October II - watercolour & salt
Teresa Newham





Tuesday, 15 October 2019

fiery flowers for One Square Foot




August I ~ watercolour & salt
Teresa Newham

Back in August, I set out to paint a piece which had to measure exactly one foot square, including any framing, for an art exhibition* in Hitchin. As the exhibition was to take place in October, I had in mind something autumnal involving fallen leaves, perhaps with a touch of copper or gold printmaking ink.


brightly coloured initial washes & salt . . .
© Teresa Newham

My subconscious, however, had other ideas, and presented me with a palette so vividly Mediterranean that I had no idea what to do with it, until I took half of the initial washes off with damp kitchen paper and turned the whole thing upside down.


. . . dried, toned down & turned around
© Teresa Newham

I was making two paintings, in the hope that at least one of them would work.  I added in some trunks and foliage using Permanent Sap Green, to contrast with the Quinacridone Red, Transparent Yellow and Cobalt Turquoise of the base layer.


trunks and foliage taking shape
© Teresa Newham

The salt pattern suggested sunflowers, and I thought some white daisies would look good in the cool areas.  I made the flowers by painting the negative space around them - something I don't do much, but I'd been reading Anne Blockley's Watercolour Workshop and some of it must have stuck . . .


flowers emerging from the washes
© Teresa Newham

Going with the flow, I adjusted the paintings as I went, wondering where these fiery tones had some from. Then the penny dropped - they were the exact colours of the materials we'd been using at my amateur operatic group to make fairy costumes!


the finished paintings
© Teresa Newham
.
The pictures only came properly to life when I added the centres to the flowers. There's a rich glow to these pieces which I rather like.  I had no idea what to call them, so they've ended up as August I and August II.  I hope to do more like these - there are twelve months in the year, after all . . .


August II ~ watercolour & salt
Teresa Newham

*  The charity exhibition "100 Square Feet" in aid of the Motor Neurone Disease Association will run until 2nd November 2019 at The Art Nest, 4-5 West Alley, Hitchin SG5 1EG.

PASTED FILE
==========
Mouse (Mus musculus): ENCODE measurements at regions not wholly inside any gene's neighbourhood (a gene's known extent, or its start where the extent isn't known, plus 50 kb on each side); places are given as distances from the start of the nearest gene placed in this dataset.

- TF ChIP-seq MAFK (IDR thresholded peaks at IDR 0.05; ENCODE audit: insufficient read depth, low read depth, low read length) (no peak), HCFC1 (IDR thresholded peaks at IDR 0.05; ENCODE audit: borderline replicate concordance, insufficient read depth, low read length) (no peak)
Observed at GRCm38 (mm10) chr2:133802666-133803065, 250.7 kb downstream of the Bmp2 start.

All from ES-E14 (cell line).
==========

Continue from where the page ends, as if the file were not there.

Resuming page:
Monday, 30 September 2019

Demo-happy



Cross Farm
Inktense Pencil sketch by Teresa Newham

For this year's #HertsOpenStudios demonstrations, I was mostly working in Inktense Pencil, making sketches from photos on my iPad. Backlit on the screen, photos have a wonderful vibrancy which is often lost when they're printed out.


the Sunflower sketch taking shape
© Teresa Newham

It was a good opportunity to work up some of this summer's photos into something a little more - I'd been wondering whether the Cross Farm picture might make a good print, for example - and to experiment with different pencil techniques.


Sunflower
Inktense Pencil sketch by Teresa Newham


The beauty of these pencils is that they are easily set aside when visitors arrive - a must for an Open Studios event - and can be taken up again without losing your thread; I started the dahlias one afternoon and finished them three days later at the next session.


various stages of the Dahlias sketch
© Teresa Newham

A wide variety of colours can be made with just a few of the pencils, and I enjoyed straying from my usual palette and having some fun with them.  I particularly loved the contrast in the photo of the dahlias - the leaves really were that colour!


Dahlias
Inktense Pencil sketch by Teresa Newham

Some of the sketches were done more quickly than others, depending on who came in while I was making them; and the Hitchin Lavender picture took only an afternoon, because I wanted to get on with something else at the following session . . .


the lavender sketch, emerging
© Teresa Newham

I was tempted to make more sketches, but I'd used up all the remaining leaves of watercolour paper in the book; and my spare paper was well buried in the studio beneath the exhibits.  I didn't fancy trying to dig it out!


Hitchin Lavender
Inktense Pencil sketch by Teresa Newham

With Christmas not that far away, I decided to jolly up some plain gift tags, taking care not to get ink on the general public. It was by far the smallest piece of lino I'd ever worked with, but perfect for demonstrating the technique in a small space.


my smallest demo ever (!) . . .
© Teresa Newham

A huge thanks to all our lovely visitors who made this year's #HertsOpenStudios such a great fune, and to Sue Wookey for sharing a studio with me!


. . . resulted in these!
© Teresa Newham








Sunday, 15 September 2019

. . . . and breathe!



paintings, prints, cards in the dining room
© Teresa Newham